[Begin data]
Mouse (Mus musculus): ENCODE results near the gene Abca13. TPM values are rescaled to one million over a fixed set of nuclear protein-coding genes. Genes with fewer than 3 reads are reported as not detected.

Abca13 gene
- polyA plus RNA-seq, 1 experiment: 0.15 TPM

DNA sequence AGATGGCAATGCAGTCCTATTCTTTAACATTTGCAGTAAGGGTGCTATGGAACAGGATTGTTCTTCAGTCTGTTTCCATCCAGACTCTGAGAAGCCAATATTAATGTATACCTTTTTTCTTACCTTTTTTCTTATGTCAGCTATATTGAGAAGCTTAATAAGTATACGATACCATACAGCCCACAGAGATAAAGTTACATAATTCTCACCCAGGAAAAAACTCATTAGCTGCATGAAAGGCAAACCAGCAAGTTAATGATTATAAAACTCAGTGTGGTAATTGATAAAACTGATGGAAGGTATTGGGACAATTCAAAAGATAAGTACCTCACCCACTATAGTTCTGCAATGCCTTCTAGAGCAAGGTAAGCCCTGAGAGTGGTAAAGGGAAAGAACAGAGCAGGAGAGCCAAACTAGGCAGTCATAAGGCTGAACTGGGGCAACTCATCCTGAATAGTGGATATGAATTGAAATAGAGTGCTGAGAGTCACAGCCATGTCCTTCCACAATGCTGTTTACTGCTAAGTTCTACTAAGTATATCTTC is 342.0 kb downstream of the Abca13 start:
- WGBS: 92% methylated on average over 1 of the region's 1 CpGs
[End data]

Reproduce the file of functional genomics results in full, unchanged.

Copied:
Mouse (Mus musculus): ENCODE results near the gene Abca13. TPM values are rescaled to one million over a fixed set of nuclear protein-coding genes. Genes with fewer than 3 reads are reported as not detected.

Abca13 gene
- polyA plus RNA-seq, 1 experiment: 0.15 TPM

DNA sequence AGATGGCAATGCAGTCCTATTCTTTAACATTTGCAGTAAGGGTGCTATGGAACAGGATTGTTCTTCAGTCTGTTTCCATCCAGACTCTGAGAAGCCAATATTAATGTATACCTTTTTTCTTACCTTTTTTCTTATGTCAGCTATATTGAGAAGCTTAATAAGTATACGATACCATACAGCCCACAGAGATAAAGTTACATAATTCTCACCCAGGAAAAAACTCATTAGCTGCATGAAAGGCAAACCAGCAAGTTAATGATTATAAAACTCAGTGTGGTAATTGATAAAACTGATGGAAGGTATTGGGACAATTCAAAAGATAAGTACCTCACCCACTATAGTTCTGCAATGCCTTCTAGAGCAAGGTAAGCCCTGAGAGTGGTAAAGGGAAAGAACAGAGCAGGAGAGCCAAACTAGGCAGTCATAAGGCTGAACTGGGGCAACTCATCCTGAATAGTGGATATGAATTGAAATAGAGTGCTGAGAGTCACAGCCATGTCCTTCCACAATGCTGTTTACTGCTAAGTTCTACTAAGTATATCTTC is 342.0 kb downstream of the Abca13 start:
- WGBS: 92% methylated on average over 1 of the region's 1 CpGs